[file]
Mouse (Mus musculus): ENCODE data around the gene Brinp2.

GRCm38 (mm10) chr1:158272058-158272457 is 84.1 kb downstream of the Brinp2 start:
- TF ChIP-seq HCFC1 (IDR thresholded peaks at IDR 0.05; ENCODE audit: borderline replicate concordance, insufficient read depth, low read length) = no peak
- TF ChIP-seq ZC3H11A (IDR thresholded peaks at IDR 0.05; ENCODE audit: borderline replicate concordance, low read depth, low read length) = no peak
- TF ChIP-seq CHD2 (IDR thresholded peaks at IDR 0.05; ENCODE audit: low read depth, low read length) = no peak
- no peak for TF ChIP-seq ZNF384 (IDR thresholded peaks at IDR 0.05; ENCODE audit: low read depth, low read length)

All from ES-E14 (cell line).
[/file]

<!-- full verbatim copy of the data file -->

Mouse (Mus musculus): ENCODE data around the gene Brinp2.

GRCm38 (mm10) chr1:158272058-158272457 is 84.1 kb downstream of the Brinp2 start:
- TF ChIP-seq HCFC1 (IDR thresholded peaks at IDR 0.05; ENCODE audit: borderline replicate concordance, insufficient read depth, low read length) = no peak
- TF ChIP-seq ZC3H11A (IDR thresholded peaks at IDR 0.05; ENCODE audit: borderline replicate concordance, low read depth, low read length) = no peak
- TF ChIP-seq CHD2 (IDR thresholded peaks at IDR 0.05; ENCODE audit: low read depth, low read length) = no peak
- no peak for TF ChIP-seq ZNF384 (IDR thresholded peaks at IDR 0.05; ENCODE audit: low read depth, low read length)

All from ES-E14 (cell line).